An Act undone

Published : Aug 12, 2005 00:00 IST

The Supreme Court judgment of July 13 that struck down the IMDT Act lays bare the opportunism and political expediency behind the Act as well as its constitutional untenability.

M.S. PRABHAKARA in Guwahati

PARLIAMENT passed the Illegal Migrants (Determination by Tribunals) Act, 1983 (IMDT Act) on October 15, 1983, on which day it was "deemed to have come into force in the State of Assam". It duly received the assent of the President on December 25, 1983. Almost 22 years later, it was struck down as unconstitutional by the Supreme Court in its judgment delivered on July 13, 2005, on a public interest petition filed about five years earlier by Sarbananda Sonowal, then president of the All Assam Students' Union (AASU) and at present an Asom Gana Parishad (AGP) member of the Lok Sabha.

Though the Act, by the process of a simple notification, could have been made applicable to any State of the Union, it remained applicable only to Assam, not even to its neighbouring States. In the rest of the country, the Foreigners Act, 1946, is the legislation dealing with matters relating to the entry of foreigners. The Foreigners Act also covered Assam before the IMDT Act came into being.

However, calculations more complex than these bare facts influenced the political necessity and the opportunism that led to the legislation covering only Assam. Some of these were genuine, some manufactured. To understand these one has to go to the beginnings of the Assam agitation on the issue of foreign nationals.

The central point of the agitation, which was just one phase of a long process of protest and resistance that had taken several other forms earlier, was that no elections could be held in the State without a satisfactory revision of the electoral rolls, with the names of "illegal foreigners" removed. This was to be part of a three-phased programme that the government had to carry out: "detection" of all such illegal aliens; "deletion" of their names from the electoral rolls; and their "deportation".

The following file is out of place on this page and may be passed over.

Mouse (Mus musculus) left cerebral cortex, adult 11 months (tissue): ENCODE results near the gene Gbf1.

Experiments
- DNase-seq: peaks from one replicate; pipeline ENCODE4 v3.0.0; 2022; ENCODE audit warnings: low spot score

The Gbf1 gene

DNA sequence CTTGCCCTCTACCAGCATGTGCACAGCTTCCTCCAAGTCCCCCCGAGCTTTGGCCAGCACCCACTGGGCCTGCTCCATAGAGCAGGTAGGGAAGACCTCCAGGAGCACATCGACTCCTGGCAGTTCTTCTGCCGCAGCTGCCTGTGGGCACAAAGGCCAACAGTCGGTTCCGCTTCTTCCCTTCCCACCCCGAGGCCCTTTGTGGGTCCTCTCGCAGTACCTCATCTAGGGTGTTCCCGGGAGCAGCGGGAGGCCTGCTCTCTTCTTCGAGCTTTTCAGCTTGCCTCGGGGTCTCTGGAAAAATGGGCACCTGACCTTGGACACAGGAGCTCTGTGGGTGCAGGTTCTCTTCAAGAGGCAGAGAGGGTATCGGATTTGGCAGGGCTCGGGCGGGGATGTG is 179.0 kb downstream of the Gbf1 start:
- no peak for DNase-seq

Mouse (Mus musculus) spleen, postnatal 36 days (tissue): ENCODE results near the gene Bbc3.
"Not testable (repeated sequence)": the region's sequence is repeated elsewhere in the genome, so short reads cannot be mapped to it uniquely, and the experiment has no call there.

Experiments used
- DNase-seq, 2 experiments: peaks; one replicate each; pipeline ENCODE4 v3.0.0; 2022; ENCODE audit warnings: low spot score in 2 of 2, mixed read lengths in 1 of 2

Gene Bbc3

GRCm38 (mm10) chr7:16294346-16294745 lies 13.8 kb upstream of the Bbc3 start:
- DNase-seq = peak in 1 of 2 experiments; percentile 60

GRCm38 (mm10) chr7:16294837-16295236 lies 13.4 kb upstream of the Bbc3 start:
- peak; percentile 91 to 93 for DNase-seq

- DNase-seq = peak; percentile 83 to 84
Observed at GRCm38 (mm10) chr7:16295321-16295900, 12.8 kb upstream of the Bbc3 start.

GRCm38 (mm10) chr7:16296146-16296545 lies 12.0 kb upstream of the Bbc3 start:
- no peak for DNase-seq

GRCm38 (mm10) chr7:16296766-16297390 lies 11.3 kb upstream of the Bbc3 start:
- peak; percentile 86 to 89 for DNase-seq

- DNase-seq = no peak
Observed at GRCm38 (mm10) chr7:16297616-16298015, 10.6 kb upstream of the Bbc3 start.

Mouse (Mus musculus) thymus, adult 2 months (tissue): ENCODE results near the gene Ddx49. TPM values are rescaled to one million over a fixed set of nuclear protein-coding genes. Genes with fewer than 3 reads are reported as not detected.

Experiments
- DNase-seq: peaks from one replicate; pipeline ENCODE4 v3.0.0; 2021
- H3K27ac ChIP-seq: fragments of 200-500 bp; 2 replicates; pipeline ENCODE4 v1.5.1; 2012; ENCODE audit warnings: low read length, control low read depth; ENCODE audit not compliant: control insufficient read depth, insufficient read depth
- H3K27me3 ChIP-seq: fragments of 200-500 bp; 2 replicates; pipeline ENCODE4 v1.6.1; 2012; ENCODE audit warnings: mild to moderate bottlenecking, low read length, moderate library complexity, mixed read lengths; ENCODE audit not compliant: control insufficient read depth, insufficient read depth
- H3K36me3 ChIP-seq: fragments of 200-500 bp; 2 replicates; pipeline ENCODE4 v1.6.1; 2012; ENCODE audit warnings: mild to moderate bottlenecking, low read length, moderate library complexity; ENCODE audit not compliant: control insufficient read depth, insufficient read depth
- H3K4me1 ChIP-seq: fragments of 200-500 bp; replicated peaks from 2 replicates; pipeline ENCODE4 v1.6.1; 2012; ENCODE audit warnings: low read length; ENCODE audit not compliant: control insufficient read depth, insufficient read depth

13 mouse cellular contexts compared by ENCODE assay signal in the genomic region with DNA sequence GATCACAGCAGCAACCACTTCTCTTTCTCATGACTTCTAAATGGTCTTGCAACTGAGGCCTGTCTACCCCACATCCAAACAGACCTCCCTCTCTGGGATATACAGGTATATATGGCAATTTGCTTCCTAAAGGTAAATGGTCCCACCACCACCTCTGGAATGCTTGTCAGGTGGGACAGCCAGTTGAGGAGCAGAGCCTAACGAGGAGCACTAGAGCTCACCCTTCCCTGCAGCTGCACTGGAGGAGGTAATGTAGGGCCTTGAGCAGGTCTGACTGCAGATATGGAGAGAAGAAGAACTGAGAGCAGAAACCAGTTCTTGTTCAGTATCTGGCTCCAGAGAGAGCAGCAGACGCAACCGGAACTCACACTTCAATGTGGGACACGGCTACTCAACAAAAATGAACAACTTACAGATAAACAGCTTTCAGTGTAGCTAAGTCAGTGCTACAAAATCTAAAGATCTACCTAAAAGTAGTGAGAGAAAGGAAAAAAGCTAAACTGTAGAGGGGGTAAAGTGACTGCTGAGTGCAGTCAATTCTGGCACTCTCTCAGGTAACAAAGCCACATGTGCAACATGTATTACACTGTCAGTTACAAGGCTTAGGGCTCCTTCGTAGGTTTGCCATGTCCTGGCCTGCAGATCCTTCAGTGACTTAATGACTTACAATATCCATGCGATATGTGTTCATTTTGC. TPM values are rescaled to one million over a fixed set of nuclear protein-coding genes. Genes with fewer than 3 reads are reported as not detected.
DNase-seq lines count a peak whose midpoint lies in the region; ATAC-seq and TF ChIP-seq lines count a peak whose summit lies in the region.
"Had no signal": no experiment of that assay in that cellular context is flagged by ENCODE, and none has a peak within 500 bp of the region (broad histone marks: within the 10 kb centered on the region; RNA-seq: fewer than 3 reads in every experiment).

However, the second of the three Ds, deletion of names from electoral rolls, was to be the more immediate task, considering that the agitation began more or less at the time of the revision of electoral rolls in preparation for the byelection to the Mangaldoi (Scheduled Caste) Lok Sabha constituency in the second quarter of 1979. The process could not be completed because of objections from various political parties about the way this revision was being done. The State government, then headed by Golap Barbora of the Janata Party who assumed office in March 1978, was allegedly in cahoots with the agitation leaders who had been virtually entrusted with the task of revision of electoral rolls, resulting in the deletion of the names of many genuine voters. In the event, the byelection itself was not held because developments nationally (the collapse of the Janata Party government) meant that general elections had to be held.

In the intervening period of less than six months, other developments in the State that did little credit to any party concerned led to the fall of the Golap Barbora Ministry in September 1979 and the formation of another coalition government headed by Jogendranath Hazarika of the Assam Janata Dal (AJD). However, the contentious issue of the revision of electoral rolls remaining unresolved, the electoral process was successfully frustrated in all the 12 constituencies of the Brahmaputra Valley, in 10 of which nominations could not be filed. In the event, elections could be held only in Silchar and Karimganj (S.C.), both in the Bengali-dominated Barak Valley where the demand for the three Ds articulated by AASU had few takers then.

The regime of unstable coalitions in Assam continued for the rest of the life of the Assembly. However, the Assembly itself was not dissolved; the collapse of one unstable government was followed by a brief period of President's Rule, with the Assembly being kept in suspended animation. Between December 1979, when the AJD government resigned, and September 1982, when, after two unstable coalitions headed by Anowara Taimur and Keshub Gogoi collapsed in six months or less in succession, it was clear even to the Congress that the very success of the enlargement of its numerical strength from eight to a majority in the 124-member House had engendered its instability. The State came under five brief spells of President's Rule: in December 1979, June 1980, June 1981, March 1982 and September 1982. It was only then that the decision was taken to dissolve the House and go in for fresh Assembly elections. These were held in February 1983, along with byelections to the 12 Lok Sabha seats that had remained vacant over the previous three years.